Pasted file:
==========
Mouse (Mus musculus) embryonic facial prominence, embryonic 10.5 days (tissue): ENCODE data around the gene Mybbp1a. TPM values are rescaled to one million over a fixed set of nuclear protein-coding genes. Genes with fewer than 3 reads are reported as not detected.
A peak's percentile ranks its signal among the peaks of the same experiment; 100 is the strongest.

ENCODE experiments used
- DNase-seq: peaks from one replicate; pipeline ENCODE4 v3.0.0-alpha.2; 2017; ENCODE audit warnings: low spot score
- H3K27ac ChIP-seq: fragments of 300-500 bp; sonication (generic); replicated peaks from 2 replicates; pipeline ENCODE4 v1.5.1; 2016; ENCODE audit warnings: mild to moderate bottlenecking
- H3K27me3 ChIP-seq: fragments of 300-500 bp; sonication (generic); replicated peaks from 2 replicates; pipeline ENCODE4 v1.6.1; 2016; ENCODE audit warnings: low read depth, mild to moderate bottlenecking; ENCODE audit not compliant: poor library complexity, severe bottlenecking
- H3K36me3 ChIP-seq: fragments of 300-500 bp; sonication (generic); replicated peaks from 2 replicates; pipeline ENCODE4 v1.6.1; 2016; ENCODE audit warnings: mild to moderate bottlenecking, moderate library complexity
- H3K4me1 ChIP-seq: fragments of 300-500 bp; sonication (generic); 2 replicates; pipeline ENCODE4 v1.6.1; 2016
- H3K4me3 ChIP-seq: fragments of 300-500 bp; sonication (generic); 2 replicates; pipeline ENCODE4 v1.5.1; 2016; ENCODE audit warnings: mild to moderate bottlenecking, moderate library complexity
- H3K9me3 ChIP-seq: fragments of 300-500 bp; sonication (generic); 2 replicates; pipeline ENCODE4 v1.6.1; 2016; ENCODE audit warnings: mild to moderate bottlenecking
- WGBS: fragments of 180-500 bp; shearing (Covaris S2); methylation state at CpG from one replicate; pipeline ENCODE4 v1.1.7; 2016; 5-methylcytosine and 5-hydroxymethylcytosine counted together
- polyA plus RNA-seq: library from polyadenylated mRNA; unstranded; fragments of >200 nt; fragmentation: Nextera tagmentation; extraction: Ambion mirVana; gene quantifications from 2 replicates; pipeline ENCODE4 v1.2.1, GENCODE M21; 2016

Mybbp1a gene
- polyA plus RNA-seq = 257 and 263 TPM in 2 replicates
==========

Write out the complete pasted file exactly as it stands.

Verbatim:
Mouse (Mus musculus) embryonic facial prominence, embryonic 10.5 days (tissue): ENCODE data around the gene Mybbp1a. TPM values are rescaled to one million over a fixed set of nuclear protein-coding genes. Genes with fewer than 3 reads are reported as not detected.
A peak's percentile ranks its signal among the peaks of the same experiment; 100 is the strongest.

ENCODE experiments used
- DNase-seq: peaks from one replicate; pipeline ENCODE4 v3.0.0-alpha.2; 2017; ENCODE audit warnings: low spot score
- H3K27ac ChIP-seq: fragments of 300-500 bp; sonication (generic); replicated peaks from 2 replicates; pipeline ENCODE4 v1.5.1; 2016; ENCODE audit warnings: mild to moderate bottlenecking
- H3K27me3 ChIP-seq: fragments of 300-500 bp; sonication (generic); replicated peaks from 2 replicates; pipeline ENCODE4 v1.6.1; 2016; ENCODE audit warnings: low read depth, mild to moderate bottlenecking; ENCODE audit not compliant: poor library complexity, severe bottlenecking
- H3K36me3 ChIP-seq: fragments of 300-500 bp; sonication (generic); replicated peaks from 2 replicates; pipeline ENCODE4 v1.6.1; 2016; ENCODE audit warnings: mild to moderate bottlenecking, moderate library complexity
- H3K4me1 ChIP-seq: fragments of 300-500 bp; sonication (generic); 2 replicates; pipeline ENCODE4 v1.6.1; 2016
- H3K4me3 ChIP-seq: fragments of 300-500 bp; sonication (generic); 2 replicates; pipeline ENCODE4 v1.5.1; 2016; ENCODE audit warnings: mild to moderate bottlenecking, moderate library complexity
- H3K9me3 ChIP-seq: fragments of 300-500 bp; sonication (generic); 2 replicates; pipeline ENCODE4 v1.6.1; 2016; ENCODE audit warnings: mild to moderate bottlenecking
- WGBS: fragments of 180-500 bp; shearing (Covaris S2); methylation state at CpG from one replicate; pipeline ENCODE4 v1.1.7; 2016; 5-methylcytosine and 5-hydroxymethylcytosine counted together
- polyA plus RNA-seq: library from polyadenylated mRNA; unstranded; fragments of >200 nt; fragmentation: Nextera tagmentation; extraction: Ambion mirVana; gene quantifications from 2 replicates; pipeline ENCODE4 v1.2.1, GENCODE M21; 2016

Mybbp1a gene
- polyA plus RNA-seq = 257 and 263 TPM in 2 replicates